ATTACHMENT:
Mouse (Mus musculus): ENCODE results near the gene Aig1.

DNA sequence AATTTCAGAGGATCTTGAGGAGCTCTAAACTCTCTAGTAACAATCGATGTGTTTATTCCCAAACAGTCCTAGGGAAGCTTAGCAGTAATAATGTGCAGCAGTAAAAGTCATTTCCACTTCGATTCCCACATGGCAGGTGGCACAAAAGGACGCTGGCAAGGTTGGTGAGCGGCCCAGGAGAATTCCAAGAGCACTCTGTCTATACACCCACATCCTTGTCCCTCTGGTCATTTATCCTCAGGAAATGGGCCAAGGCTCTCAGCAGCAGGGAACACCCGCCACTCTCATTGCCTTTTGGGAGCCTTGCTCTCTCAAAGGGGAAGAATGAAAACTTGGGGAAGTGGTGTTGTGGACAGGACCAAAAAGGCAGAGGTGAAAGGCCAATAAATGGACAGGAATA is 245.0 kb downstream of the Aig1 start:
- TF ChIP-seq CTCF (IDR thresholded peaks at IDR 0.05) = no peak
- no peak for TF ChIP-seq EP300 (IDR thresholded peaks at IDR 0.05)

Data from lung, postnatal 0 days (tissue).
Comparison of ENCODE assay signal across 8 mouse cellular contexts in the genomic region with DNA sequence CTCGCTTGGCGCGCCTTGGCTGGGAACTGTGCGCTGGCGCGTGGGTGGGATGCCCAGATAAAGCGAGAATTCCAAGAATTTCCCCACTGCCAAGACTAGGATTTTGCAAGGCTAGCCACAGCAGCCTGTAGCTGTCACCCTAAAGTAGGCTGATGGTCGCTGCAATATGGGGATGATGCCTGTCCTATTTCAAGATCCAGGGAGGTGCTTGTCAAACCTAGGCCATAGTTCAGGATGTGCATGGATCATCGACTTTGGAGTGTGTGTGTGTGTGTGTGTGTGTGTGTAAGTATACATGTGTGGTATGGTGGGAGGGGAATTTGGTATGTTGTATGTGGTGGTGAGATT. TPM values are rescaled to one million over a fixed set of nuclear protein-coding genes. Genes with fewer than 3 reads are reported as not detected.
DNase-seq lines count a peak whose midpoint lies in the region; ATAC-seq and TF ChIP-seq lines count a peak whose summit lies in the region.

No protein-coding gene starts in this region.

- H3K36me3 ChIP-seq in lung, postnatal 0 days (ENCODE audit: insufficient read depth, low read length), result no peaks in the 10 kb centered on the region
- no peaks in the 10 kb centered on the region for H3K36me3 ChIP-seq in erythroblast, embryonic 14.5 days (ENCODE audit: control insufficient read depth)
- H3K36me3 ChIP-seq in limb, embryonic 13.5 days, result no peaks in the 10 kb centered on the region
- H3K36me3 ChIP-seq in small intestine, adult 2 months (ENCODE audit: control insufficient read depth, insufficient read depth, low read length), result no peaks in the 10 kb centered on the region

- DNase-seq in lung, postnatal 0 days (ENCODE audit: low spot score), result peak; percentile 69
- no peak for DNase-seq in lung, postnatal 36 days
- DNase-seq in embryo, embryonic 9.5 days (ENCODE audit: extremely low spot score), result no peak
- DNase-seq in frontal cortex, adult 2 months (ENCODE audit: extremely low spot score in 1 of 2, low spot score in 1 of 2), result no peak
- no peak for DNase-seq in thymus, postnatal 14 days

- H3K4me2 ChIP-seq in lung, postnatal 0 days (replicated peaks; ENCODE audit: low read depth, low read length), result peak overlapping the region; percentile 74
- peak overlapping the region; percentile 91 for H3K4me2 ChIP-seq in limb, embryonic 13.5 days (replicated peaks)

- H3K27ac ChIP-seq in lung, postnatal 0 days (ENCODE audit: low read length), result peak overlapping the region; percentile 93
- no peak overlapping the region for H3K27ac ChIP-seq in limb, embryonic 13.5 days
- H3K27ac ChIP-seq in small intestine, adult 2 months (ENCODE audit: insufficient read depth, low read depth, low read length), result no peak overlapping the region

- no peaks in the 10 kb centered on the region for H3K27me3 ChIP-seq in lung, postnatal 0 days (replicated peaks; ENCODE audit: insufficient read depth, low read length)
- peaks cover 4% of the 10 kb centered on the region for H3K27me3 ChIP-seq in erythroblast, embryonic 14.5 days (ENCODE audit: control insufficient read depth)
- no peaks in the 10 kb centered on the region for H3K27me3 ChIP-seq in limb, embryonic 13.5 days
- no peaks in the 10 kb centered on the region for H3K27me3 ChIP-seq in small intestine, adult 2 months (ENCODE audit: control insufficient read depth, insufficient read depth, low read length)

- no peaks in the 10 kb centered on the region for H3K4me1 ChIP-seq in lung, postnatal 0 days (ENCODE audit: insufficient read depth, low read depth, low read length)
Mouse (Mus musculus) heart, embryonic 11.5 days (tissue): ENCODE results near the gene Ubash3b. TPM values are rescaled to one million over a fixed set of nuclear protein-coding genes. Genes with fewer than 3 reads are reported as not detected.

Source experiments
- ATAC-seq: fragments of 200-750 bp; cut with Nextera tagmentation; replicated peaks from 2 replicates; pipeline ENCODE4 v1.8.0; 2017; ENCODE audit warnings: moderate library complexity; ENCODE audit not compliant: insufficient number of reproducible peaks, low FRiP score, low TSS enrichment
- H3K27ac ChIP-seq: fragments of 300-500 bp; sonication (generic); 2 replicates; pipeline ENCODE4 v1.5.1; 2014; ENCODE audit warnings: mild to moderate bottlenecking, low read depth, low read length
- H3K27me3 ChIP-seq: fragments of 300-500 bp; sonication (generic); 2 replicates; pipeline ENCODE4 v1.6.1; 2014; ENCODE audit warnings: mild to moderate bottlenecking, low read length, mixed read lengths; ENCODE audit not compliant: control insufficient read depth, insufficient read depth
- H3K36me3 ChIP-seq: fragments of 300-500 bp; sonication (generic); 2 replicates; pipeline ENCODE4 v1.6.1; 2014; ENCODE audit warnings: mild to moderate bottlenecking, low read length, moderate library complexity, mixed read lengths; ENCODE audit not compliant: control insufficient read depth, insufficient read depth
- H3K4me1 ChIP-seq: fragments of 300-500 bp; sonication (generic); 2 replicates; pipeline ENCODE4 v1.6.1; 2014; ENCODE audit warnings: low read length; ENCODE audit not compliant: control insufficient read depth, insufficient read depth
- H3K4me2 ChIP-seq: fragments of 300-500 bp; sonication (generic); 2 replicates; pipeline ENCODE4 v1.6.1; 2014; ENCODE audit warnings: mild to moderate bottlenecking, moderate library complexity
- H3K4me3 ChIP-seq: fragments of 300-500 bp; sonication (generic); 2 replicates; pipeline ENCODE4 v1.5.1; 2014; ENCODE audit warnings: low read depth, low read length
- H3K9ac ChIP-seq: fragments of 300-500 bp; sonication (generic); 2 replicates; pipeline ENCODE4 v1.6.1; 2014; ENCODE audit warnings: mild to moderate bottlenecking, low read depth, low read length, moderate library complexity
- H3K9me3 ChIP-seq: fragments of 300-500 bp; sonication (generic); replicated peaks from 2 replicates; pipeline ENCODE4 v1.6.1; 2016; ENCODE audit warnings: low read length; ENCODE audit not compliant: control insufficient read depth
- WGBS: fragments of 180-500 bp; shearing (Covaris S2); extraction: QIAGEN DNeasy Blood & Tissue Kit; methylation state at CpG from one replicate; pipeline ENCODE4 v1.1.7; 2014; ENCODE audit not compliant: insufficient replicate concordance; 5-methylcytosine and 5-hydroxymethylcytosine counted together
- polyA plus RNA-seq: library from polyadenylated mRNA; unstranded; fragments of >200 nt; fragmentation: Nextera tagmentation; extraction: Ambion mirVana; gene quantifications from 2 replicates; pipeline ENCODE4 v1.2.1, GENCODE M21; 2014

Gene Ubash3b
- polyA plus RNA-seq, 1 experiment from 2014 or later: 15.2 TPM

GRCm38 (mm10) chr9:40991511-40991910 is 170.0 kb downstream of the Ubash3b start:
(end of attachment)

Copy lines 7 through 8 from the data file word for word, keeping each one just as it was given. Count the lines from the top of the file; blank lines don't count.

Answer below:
DNase-seq lines count a peak whose midpoint lies in the region; ATAC-seq and TF ChIP-seq lines count a peak whose summit lies in the region.

No protein-coding gene starts in this region.